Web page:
In response, Duterte has lashed out at leaders of Western nations, accusing them of preventing him from fulfilling his law-and-order campaign promise. Meanwhile, he has maintained broadly cordial relations with key U.S. allies such as Japan and South Korea, which have mostly refrained from directly criticizing the Duterte administration. As Duterte inches closer to the end of his first six months in office, he is under increasing domestic and international pressure to show success in suppressing the drug menace in the country as well as shift to a more rehabilitation-centered and public health-focused approach.

Duterte’s foreign policy has been equally earthshaking. He has threatened to end Manila’s military alliance with Washington, opted for a bilateral (rather than multilateral) strategy in the South China Sea, and engaged in unprecedented strategic flirtations with Beijing. In the past month, the Duterte administration has warned that he might end some of existing joint military exercises with U.S. forces as well as restricting their access to Philippine bases, although he did not take formal moves to follow through on these threats.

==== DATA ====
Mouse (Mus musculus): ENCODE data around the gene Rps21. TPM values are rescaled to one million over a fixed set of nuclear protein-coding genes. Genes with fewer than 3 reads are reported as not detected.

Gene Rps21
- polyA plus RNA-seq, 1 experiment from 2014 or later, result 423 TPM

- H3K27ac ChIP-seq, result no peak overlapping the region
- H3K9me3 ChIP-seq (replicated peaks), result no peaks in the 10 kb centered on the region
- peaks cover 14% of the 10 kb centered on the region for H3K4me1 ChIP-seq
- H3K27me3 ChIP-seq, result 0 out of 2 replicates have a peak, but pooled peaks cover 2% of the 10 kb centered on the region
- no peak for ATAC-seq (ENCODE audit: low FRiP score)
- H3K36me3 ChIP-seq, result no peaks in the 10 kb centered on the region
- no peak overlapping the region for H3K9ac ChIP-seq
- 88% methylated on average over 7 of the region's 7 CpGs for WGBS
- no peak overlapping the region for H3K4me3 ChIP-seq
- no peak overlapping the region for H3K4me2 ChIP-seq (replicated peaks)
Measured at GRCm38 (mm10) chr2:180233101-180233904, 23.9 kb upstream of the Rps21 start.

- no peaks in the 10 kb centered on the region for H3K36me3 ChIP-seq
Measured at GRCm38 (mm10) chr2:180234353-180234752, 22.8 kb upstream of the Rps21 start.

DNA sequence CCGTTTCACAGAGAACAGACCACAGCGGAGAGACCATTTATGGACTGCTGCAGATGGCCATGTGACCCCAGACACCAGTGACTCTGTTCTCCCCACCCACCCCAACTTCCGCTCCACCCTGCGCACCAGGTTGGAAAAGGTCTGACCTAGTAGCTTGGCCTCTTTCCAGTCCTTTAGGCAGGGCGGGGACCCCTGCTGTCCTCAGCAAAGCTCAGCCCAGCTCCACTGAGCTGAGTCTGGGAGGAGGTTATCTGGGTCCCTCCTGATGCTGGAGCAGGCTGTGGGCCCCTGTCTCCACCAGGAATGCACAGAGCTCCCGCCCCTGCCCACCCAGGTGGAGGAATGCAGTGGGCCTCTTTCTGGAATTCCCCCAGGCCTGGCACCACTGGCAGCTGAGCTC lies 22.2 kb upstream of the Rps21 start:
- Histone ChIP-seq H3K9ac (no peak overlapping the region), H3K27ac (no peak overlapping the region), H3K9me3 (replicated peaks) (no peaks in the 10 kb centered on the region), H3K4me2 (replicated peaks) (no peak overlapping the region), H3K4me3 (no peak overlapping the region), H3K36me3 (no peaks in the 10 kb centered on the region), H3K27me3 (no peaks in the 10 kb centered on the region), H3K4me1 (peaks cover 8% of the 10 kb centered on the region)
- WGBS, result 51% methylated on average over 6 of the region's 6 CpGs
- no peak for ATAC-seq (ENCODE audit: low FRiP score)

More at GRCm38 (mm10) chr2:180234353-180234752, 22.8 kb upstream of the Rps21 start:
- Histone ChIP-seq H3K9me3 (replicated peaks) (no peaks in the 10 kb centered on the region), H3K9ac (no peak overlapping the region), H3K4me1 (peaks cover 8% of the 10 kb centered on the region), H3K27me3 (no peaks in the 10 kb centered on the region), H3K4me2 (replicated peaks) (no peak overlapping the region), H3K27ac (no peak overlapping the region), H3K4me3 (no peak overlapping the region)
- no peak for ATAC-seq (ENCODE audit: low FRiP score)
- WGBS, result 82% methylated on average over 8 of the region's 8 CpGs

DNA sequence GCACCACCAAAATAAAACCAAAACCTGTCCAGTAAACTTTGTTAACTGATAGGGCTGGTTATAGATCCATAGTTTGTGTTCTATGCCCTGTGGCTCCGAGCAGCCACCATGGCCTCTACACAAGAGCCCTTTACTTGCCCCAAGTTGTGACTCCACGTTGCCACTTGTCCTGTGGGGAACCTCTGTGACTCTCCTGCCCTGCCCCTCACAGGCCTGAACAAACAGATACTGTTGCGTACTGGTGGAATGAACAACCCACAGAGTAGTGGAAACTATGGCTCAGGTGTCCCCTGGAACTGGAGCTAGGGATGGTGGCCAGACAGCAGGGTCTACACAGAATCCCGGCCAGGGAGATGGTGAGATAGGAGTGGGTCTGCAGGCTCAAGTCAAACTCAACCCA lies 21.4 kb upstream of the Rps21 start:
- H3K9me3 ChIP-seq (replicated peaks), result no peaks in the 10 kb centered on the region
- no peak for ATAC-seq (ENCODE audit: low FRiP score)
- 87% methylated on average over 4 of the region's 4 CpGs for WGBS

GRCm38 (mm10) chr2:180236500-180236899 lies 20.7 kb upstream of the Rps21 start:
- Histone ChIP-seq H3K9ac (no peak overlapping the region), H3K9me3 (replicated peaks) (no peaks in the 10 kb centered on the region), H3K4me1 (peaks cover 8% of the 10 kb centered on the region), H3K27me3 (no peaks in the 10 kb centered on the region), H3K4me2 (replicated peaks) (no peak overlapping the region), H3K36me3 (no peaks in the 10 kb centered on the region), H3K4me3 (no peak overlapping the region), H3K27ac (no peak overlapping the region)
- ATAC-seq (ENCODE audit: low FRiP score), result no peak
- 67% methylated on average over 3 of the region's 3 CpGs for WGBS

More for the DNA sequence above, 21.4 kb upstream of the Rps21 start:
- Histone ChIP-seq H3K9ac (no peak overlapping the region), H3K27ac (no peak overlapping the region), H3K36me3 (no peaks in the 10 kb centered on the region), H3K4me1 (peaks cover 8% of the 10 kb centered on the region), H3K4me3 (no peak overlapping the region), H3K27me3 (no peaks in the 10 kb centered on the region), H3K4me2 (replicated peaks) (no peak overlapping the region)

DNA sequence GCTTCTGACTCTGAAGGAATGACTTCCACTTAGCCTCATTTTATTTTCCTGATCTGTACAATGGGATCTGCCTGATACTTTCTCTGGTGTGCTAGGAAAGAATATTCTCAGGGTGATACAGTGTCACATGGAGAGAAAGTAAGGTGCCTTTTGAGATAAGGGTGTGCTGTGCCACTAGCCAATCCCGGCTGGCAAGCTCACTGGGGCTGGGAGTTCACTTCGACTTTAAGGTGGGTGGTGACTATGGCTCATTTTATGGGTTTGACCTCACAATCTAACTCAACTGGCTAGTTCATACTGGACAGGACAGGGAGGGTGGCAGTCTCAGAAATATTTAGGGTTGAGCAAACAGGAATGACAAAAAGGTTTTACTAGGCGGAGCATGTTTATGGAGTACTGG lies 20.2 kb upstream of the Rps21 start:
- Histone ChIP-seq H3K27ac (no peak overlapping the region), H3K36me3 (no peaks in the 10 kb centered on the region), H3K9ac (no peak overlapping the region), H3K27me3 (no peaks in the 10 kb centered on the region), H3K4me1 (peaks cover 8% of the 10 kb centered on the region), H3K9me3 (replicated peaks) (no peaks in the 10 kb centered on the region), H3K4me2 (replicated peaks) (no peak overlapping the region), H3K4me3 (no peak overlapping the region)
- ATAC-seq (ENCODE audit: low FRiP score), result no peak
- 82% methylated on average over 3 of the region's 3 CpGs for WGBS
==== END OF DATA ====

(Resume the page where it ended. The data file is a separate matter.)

Since Trump’s election, however, Duterte has been singing a somewhat different tune. Just months earlier, Duterte dismissed Trump as a ‘bigot’ and buffoon.  Upon Trump’s election victory, however, which seemingly took even Duterte by surprise, the tough-talking Philippine leader immediately switched to a more cordial tone, offering congratulations and best wishes to Trump, declaring: “I don’t want to fight [with Washington anymore] because Trump is there.” Duterte, previously dubbed as the “Trump of the East,” proved more than eager to also emphasize his temperamental similarity with the newly-elected American leader.